I’m doing something I haven’t done in years: I’m leaving my materialism at home and going out into the big, bad world looking like I just rolled out of bed.
Like Ms. Norbury in “Mean Girls” once said, “I’m a pusher,” especially when it comes to my personal growth. I’m goal-oriented, and I constantly seek to better myself. I’m confident in my academic and leadership abilities.
But my appearance is something I’ve never been confident about.
I was raised by a hairdresser mom and two older sisters, so I was introduced to cosmetics at an early age. I grew up on “America’s Next Top Model,” and I was always in a hurry to grow up. I was trained to believe my outer appearance should reflect my inner personality and beliefs, which is why I get ready every single day.
I’m the beauty industry’s typical victim.
I envy people who are comfortable showing up to class without their makeup or hair done. They look fine still, and it’s not like anyone really notices the difference anyway; however, not getting ready in the morning stresses me out to no end. That’s why I’m really challenging myself here, and I hope by the end of these next three days I can say I’m more comfortable in my natural skin. Other writers have done similar challenges for personal growth, like me, or for health reasons like trying to clear up their skin. Hopefully I can say I’ve become just as enlightened as they are.
1. I will not get ready whatsoever for the next three days. Makeup, hairspray and “nice” clothes are banned.
2. I will check in daily by recording my own thoughts and notable interactions I have with others.
3. I must go throughout my day like normal; I can’t skip any classes or regularly-scheduled meetings I have during this challenge.
I face the unknown tomorrow. Check back daily, and follow me on my journey while I try something new.
Leaving the house this morning in sweats, a t-shirt and flip-flops was more difficult than I thought it would be. Although I wear minimal makeup, I still felt naked and oddly vulnerable.
I walked into my 8 a.m. class and heard the first comment of the day about my appearance.
“Are you trying to trip people out as part of your article because of how relaxed you look?” he said.
I thought this comment was interesting because I felt more uncomfortable in sweats and a t-shirt than I do in jeans and a blouse. If I know I look OK in the morning, I usually don’t worry about my clothing or appearance at all throughout the day. I had other people tell me how “comfy” my clothing looked. To me, that’s the equivalent of someone telling me I look tired. If someone tells you you look tired, don’t take that as a compliment.
I found myself particularly annoyed in my math class, when someone who I sit by everyday (but hardly ever talk to) said two words to me.
“Nice sweats,” he said.
I laughed and said thank you sarcastically, but something about this exchange really bothered me. He obviously noticed my attire was out of the ordinary, but he never felt the need to compliment me on one of the many days I’ve come to class looking better. He only felt the need to bring it up when I look haggard, which makes me wonder if the “bitch” stereotype was at play here.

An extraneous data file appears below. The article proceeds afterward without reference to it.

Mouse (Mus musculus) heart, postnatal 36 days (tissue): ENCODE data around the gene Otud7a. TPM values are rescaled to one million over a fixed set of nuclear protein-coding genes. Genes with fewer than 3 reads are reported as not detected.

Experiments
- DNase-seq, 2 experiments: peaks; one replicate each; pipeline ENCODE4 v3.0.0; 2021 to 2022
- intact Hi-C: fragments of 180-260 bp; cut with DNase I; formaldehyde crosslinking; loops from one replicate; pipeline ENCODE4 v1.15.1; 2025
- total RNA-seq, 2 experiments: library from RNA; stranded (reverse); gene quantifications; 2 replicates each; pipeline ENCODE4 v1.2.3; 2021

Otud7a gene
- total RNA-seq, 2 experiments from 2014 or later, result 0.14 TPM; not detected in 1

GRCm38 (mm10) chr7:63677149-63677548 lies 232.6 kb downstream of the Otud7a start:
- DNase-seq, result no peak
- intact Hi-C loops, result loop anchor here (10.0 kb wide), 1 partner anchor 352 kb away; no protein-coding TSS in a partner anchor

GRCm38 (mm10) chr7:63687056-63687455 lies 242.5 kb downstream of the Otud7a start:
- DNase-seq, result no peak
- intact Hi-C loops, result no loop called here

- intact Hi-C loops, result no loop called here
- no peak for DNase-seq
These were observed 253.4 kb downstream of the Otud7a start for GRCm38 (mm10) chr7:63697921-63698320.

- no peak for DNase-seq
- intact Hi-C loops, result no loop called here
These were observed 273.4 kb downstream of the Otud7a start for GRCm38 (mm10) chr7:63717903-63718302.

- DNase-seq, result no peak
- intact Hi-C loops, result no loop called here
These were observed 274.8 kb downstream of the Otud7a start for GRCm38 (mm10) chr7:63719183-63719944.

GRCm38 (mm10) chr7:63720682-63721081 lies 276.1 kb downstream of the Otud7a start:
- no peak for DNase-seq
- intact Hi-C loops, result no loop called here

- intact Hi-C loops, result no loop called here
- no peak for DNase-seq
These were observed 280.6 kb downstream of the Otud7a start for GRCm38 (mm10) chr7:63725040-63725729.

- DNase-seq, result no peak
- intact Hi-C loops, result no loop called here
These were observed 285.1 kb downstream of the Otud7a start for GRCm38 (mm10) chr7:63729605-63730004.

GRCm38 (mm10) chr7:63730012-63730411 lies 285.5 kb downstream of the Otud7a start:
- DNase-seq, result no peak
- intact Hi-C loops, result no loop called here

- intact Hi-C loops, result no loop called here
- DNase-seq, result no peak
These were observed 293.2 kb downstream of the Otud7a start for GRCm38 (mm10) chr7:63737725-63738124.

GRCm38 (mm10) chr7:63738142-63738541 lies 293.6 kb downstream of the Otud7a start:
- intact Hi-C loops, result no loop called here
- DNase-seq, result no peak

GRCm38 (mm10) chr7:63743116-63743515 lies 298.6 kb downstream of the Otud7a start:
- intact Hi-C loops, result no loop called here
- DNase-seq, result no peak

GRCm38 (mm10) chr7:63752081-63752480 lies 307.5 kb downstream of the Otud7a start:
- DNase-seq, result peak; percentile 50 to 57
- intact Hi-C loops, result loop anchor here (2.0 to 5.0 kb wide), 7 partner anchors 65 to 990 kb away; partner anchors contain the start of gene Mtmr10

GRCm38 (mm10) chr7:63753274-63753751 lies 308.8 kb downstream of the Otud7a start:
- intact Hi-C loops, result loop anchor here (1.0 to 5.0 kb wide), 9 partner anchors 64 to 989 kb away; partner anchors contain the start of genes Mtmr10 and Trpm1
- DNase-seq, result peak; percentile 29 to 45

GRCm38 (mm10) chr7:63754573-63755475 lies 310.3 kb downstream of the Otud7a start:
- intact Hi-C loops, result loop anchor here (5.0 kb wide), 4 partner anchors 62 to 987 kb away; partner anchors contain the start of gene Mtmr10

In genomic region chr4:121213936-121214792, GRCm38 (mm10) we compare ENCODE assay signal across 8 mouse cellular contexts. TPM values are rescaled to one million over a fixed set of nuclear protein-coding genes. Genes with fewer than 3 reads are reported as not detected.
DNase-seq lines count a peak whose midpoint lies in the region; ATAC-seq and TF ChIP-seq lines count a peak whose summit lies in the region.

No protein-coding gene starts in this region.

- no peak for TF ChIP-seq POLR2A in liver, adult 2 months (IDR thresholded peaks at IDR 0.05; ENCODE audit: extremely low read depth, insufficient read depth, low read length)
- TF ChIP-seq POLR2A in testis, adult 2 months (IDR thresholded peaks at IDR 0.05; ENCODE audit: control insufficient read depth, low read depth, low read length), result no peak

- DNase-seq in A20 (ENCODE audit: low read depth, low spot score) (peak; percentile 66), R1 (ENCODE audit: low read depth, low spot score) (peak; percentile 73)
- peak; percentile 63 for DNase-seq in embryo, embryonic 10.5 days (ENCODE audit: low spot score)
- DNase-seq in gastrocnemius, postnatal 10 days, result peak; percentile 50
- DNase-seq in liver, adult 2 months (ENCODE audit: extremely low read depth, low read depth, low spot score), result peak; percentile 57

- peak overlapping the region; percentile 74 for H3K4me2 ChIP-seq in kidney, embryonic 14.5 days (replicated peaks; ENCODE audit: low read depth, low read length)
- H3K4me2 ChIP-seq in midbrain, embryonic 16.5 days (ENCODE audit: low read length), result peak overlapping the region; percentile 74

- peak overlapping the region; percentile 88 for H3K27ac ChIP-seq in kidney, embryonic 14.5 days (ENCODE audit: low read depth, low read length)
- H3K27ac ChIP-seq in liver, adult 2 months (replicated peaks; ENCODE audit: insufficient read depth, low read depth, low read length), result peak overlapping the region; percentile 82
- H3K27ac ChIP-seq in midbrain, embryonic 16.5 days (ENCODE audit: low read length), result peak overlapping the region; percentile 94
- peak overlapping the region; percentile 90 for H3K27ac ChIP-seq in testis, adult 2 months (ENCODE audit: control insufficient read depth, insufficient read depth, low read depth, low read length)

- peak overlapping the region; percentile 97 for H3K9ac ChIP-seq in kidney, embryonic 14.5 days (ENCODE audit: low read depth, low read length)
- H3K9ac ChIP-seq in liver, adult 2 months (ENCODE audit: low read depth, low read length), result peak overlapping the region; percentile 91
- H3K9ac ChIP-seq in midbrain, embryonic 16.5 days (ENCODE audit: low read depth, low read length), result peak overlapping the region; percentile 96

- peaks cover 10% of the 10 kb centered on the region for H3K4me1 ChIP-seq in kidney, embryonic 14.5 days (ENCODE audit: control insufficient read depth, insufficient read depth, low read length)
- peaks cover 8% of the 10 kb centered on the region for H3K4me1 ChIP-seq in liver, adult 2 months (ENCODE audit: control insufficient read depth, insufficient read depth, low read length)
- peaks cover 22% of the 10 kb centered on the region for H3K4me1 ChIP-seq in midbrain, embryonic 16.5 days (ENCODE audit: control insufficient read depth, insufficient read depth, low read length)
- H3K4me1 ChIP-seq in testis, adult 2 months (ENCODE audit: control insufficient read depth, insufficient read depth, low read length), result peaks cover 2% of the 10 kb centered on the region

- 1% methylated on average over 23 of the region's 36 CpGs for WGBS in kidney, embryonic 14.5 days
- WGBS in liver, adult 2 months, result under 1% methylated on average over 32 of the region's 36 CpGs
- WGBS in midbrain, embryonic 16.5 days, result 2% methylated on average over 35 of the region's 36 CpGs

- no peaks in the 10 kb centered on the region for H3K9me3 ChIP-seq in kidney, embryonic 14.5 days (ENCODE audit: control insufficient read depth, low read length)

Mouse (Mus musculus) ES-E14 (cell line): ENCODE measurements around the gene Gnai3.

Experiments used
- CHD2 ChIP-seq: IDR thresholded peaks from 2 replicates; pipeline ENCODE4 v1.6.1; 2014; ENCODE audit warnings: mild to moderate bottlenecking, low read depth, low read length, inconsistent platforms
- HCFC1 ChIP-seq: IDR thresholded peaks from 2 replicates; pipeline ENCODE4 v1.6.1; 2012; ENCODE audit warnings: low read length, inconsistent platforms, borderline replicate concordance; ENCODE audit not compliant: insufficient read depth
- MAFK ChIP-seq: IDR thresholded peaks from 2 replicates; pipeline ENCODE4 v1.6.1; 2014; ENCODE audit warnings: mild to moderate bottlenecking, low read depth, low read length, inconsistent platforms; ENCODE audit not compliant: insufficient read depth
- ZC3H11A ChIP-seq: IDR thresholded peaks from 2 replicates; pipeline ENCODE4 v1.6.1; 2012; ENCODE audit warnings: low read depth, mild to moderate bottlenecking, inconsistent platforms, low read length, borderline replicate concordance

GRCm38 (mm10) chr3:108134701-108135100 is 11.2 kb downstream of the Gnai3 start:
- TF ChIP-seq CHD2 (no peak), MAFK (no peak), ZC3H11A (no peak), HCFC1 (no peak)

Powerful, assertive women are often wrongfully portrayed as “cold” or “heartless” in pop culture. Some people are intimidated by a strong, smart and good-looking woman who has everything together.
Since I looked “lesser” today, I wonder if the guy who commented on my clothes did so subconsciously because he knew I was more vulnerable, and he was in a position of power.
Maybe I’m reading into things too much. Honestly, the only good thing about my experience today was that I got to sleep in an extra 45 minutes.
I’m a quitter.
First of all, I had to anchor Dixie Sun News’ news show yesterday, and I definitely wasn’t going to go on television without getting ready first. Secondly, I hated this challenge.
Do you blame me? I don’t really care, and here’s why.
I reflected on my challenge a lot the past few days, and I decided that in my quest to become less materialistic, I was actually being more so. To think that anyone really cares if I wear makeup or not is self-centered. Although the challenge initially was mainly about my feelings toward myself, I found I was more focused on what other people thought of my appearance.
I just feel better when I know I look good, and there’s nothing wrong with that.
Some women like to wear a lot of makeup, some like to go all-natural, and some, like me, fall somewhere in between. That’s OK. We need to stop judging each other just because we all feel more comfortable with our own beauty routines.
So, I didn’t come out of this challenge with more confidence or being comfortable with my natural self or anything like that.
Taking three hours to get ready in the morning doesn’t have to mean you’re materialistic, and you’re not any less beautiful if you prefer to rock yoga pants, a sweatshirt and a messy bun to class. The important thing is to never let anyone influence you to be anything other than what you’re most comfortable being.